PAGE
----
A biotech firm, Ocugen, Inc., specializing in the inception, advancement, and marketing of new gene and cell treatments, biologicals, and immunizations, revealed that they have initiated the first dosage in their stage one/two GARDian clinical examination of OCU410ST (AAV5-hRORA). This treatment is a potential modifier gene therapy for Stargardt disease, a scarce genetically passed disorder that primarily impacts the retina, frequently causing a gradual loss of vision in both children and adults.
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"There's a significant gap in the medical landscape for close to 35,000 U.S. patients suffering from Stargardt disease," commented Dr. Shankar Musunuri, Chairman, CEO, and Co-Founder of Ocugen. "Our mission revolves around creating innovative healing methods for inherited retina-related conditions, and reaching this landmark is a momentous stride in delivering our groundbreaking modifier gene therapies to those with an urgent need."
This Phase 1/2 trial aims to evaluate the safety of unilateral subretinal inoculation of OCU410ST in Stargardt Disease sufferers and involves two key stages. Phase 1 involves a multi-center, open-label, dose-ranging investigation, while Phase 2 encompasses a randomized, outcome accessor-blinded, dose-expansion study where both adult and younger subjects will be assigned randomly at a ratio of 1:1:1 to one of two OCU410ST dosage sets or a non-treated control group.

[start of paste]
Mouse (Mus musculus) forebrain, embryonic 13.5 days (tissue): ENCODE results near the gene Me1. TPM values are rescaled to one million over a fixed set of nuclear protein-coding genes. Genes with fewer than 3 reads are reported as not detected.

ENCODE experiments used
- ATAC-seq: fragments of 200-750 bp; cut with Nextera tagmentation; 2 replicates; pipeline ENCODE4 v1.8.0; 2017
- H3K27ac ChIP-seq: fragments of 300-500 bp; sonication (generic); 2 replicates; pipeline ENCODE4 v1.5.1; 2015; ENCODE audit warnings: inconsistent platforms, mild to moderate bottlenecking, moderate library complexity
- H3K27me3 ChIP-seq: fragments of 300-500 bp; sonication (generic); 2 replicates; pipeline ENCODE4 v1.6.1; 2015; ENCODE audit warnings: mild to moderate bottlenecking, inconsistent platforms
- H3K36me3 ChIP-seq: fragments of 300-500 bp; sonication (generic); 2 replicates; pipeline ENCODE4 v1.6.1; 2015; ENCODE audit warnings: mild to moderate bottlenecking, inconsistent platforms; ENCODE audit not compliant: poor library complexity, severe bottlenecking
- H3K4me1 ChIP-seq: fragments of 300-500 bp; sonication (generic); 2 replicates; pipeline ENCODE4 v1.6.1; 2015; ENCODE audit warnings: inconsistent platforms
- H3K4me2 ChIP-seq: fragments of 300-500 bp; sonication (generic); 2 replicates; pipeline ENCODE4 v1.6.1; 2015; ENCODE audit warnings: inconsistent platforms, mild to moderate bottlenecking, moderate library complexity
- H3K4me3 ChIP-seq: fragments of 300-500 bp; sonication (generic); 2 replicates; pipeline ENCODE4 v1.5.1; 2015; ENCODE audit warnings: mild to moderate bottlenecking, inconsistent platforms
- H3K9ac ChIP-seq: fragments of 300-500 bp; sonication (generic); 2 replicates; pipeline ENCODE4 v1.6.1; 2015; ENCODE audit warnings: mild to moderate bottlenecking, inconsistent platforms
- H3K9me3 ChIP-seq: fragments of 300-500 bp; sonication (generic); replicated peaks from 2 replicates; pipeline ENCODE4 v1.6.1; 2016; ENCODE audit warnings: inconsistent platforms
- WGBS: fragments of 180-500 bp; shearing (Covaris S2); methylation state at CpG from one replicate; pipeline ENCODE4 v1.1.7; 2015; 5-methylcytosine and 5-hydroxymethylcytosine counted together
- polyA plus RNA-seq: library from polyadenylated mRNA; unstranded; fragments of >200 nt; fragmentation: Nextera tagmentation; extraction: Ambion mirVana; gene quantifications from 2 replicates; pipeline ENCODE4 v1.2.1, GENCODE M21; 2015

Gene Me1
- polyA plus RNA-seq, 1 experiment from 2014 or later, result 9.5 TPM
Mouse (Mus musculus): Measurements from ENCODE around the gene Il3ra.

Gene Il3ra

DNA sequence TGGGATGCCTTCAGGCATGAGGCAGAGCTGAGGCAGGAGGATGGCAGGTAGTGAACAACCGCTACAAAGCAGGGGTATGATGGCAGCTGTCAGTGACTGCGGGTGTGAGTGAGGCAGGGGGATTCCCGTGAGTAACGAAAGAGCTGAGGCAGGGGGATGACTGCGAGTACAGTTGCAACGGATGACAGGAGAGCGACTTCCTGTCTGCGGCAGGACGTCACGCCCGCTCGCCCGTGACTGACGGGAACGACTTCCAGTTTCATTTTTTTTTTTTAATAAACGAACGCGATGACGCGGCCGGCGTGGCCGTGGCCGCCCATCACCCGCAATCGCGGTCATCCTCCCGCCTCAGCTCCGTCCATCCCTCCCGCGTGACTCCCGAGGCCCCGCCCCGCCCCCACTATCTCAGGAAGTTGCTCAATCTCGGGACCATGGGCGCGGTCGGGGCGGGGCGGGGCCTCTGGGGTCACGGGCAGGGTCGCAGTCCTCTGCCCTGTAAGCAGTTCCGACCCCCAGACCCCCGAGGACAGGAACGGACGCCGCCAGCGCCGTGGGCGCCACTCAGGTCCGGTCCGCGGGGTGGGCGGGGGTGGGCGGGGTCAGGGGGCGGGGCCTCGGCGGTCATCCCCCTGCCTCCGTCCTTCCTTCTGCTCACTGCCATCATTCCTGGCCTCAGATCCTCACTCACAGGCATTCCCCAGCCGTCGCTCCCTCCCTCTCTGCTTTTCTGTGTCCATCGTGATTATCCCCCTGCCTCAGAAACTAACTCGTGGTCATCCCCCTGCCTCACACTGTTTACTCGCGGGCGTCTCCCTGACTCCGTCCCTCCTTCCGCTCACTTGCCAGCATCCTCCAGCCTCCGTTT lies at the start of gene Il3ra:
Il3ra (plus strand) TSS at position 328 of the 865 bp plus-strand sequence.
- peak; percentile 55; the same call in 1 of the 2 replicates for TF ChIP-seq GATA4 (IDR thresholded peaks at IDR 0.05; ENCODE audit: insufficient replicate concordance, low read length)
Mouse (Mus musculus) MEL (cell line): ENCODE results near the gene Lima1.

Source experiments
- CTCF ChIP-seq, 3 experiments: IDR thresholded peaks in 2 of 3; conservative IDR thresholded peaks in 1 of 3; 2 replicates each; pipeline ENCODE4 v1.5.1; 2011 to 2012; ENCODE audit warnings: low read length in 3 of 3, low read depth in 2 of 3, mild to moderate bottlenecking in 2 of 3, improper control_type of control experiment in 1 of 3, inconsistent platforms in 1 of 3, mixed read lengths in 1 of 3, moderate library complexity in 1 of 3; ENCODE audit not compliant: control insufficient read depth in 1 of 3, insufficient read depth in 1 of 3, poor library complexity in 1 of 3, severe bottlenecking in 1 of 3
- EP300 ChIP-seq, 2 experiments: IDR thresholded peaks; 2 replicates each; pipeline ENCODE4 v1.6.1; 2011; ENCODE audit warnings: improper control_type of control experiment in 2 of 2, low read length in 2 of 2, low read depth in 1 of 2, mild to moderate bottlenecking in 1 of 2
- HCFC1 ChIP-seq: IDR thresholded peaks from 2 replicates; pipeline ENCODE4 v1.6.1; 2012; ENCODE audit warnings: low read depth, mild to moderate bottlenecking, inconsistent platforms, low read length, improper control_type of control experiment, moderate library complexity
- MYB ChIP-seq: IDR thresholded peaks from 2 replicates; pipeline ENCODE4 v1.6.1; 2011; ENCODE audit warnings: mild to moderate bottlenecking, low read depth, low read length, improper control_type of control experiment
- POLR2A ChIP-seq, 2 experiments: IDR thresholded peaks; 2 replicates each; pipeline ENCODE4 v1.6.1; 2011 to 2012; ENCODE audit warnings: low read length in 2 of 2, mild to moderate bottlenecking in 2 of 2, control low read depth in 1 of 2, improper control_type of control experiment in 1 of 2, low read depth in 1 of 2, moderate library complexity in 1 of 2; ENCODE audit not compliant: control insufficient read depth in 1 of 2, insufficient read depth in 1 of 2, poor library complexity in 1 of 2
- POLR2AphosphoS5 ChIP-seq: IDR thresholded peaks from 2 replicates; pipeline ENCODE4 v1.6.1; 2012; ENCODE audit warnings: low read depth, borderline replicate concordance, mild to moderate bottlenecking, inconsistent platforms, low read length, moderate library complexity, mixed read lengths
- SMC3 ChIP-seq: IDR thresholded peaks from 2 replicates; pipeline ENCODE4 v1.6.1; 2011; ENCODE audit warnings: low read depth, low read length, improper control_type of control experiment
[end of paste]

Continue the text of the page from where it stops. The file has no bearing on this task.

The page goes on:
OCU410ST employs an AAV delivery system to transport the RORA gene into the retina. It embodies Ocugen's modifier gene therapy approach, firmly rooted in the Nuclear Hormone Receptor RORA that governs path connections relevant to Stargardt disease like lipofuscin production, oxidative stress, compliment assignment, inflammation, and cellular survival systems.
"There's inherent value and intrigue in exploring groundbreaking therapies for incurable vision impairing conditions," noted Charles Wykoff, MD, PhD, Director of Research, Retina Consultants of Texas. "The launch of this trial procedure investigating a fresh mechanism of action for treating Stargardt disease is compelling and offers a ray of hope to patients and their families."
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According to the data provided by the Synapse Database, As of November 18, 2023, there are 26 investigational drugs for the Stargardt disease, including 11 targets, 27 R&D institutions involved, with related clinical trials reaching 59, and as many as 3822 patents.
OCU410ST has been granted orphan drug status, which means it is intended to treat rare diseases that affect a small number of patients. This designation provides certain incentives and benefits to the drug developer, such as market exclusivity and financial incentives, to encourage the development of treatments for rare diseases.